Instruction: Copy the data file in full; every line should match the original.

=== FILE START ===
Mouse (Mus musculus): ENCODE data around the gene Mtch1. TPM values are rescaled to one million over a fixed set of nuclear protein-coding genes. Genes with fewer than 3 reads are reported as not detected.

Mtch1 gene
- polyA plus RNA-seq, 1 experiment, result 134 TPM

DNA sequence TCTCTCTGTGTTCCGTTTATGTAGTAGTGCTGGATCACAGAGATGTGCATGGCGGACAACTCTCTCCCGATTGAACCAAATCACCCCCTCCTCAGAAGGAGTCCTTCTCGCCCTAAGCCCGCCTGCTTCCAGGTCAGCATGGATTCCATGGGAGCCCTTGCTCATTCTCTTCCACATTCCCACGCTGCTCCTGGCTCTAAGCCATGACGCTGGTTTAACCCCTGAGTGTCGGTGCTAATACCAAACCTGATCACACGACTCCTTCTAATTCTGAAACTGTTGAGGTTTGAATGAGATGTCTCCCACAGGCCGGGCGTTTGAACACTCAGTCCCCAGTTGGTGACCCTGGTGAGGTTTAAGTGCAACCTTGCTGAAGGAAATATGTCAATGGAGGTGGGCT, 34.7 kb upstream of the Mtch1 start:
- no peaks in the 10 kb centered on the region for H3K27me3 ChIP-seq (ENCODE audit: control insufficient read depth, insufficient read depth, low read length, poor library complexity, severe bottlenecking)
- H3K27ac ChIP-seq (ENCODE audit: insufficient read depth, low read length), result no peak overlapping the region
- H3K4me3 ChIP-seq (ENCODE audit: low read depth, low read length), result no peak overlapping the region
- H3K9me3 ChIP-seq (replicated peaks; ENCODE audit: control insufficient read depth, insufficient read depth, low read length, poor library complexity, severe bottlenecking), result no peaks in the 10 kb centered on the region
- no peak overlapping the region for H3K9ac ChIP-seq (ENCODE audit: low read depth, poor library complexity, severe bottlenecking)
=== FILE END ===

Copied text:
Mouse (Mus musculus): ENCODE data around the gene Mtch1. TPM values are rescaled to one million over a fixed set of nuclear protein-coding genes. Genes with fewer than 3 reads are reported as not detected.

Mtch1 gene
- polyA plus RNA-seq, 1 experiment, result 134 TPM

DNA sequence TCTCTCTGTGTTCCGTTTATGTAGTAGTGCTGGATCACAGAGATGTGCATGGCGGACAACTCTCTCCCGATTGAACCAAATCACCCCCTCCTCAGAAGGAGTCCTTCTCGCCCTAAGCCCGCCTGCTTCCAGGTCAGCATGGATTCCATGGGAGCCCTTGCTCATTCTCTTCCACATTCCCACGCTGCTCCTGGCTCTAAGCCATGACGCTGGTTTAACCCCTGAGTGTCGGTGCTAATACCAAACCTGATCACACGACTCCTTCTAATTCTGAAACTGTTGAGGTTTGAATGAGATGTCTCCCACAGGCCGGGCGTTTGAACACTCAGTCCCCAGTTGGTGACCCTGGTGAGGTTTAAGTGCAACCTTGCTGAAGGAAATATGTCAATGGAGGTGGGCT, 34.7 kb upstream of the Mtch1 start:
- no peaks in the 10 kb centered on the region for H3K27me3 ChIP-seq (ENCODE audit: control insufficient read depth, insufficient read depth, low read length, poor library complexity, severe bottlenecking)
- H3K27ac ChIP-seq (ENCODE audit: insufficient read depth, low read length), result no peak overlapping the region
- H3K4me3 ChIP-seq (ENCODE audit: low read depth, low read length), result no peak overlapping the region
- H3K9me3 ChIP-seq (replicated peaks; ENCODE audit: control insufficient read depth, insufficient read depth, low read length, poor library complexity, severe bottlenecking), result no peaks in the 10 kb centered on the region
- no peak overlapping the region for H3K9ac ChIP-seq (ENCODE audit: low read depth, poor library complexity, severe bottlenecking)